Claiming roughly eighty black and white lives and involving as many as one hundred slaves and perhaps as many whites, the Stono Rebellion of September 1739 was one of the most significant and violent slave uprisings in colonial America. Although the rebels failed in their attempt to reach St. Augustine and claim freedom under Spanish rule, the revolt shaped South Carolina slave society in some important ways and its legacy lingered for years after the event.
The rebellion began at the Stono River in St. Paul's Parish, near Charleston, South Carolina. Several factors played a role in the timing of the rebellion. It is likely that the slaves organized their revolt to take place before September 29, when a certain provision was to go into effect requiring all white men to carry firearms to Sunday church services. It is also probable that many of the rebels were recently imported from the Kingdom of Kongo and that their religious beliefs (a syncretic form of Catholicism) influenced the uprising's timing. Contemporaries thought that the revolt was inspired in part by a visit to Charleston by a priest who relayed the Spanish offer of freedom in Florida. It is also likely that the slaves viewed a yellow fever epidemic that swept the area in August and September and rumors of war between Spain and England as fortuitous to their timing of the insurrection.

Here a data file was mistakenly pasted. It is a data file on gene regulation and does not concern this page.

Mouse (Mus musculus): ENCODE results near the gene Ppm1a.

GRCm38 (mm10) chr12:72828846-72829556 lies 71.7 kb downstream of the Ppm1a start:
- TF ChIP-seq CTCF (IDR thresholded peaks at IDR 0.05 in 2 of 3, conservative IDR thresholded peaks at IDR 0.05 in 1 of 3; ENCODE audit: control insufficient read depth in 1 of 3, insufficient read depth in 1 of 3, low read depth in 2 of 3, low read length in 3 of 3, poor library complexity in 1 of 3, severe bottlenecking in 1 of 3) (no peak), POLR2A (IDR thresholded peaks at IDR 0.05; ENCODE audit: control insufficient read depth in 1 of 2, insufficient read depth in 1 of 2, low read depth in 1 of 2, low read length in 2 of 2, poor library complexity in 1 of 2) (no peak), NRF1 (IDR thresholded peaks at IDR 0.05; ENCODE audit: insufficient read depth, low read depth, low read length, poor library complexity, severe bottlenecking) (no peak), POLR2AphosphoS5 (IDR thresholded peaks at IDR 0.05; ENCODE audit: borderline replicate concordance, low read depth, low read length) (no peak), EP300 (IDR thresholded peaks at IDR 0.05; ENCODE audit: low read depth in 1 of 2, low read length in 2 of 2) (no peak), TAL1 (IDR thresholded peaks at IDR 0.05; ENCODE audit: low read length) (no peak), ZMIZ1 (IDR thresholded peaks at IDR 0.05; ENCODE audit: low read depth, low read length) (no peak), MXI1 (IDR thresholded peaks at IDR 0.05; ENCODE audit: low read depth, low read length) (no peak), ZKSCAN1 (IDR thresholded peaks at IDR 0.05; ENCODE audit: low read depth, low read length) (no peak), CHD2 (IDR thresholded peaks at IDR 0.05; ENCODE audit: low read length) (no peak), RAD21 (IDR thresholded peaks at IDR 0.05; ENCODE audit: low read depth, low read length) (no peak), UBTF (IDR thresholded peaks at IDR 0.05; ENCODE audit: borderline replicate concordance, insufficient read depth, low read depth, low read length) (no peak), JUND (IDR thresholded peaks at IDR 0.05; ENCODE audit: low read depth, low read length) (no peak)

From Stono River, the rebels moved to Stono Bridge, where they equipped themselves with guns, killed five whites, and burned a house. Turning southward, they reached a tavern before sunup, sparing the innkeeper because they considered him "a good man and kind to his slaves" but killing his neighbors (Wood, p. 315). Other slaves joined the rebellion and, in Kongolese military fashion, the insurgents used drums, flags, and songs to inspire and fortify the group and coordinate their march southward.
South Carolina's Lieutenant Governor, William Bull, and four companions encountered the insurgents before noon, but managed to escape and warned other whites of the revolt. The rebels continued their march, pausing at the Edisto River to rest and also to draw more slaves to their ranks. At four p.m., up to one hundred armed planters and militiamen, possibly alerted by Bull, confronted the rebels. Even in the eyes of their enemies, the insurgents fought bravely. White firepower won the day, however. A few slaves were released but others were shot and some were decapitated, their heads displayed conspicuously on posts. About thirty rebels escaped, although most of them were captured the following week. But the revolt was not yet over and fighting continued in piecemeal fashion at least until the following Sunday, when militiamen encountered and defeated a group of disbanded rebels. White fears lingered and the militia remained on guard. Some of the insurgents were rounded up in the spring of 1740, with one leader eluding capture until 1742.
legacy of slave uprising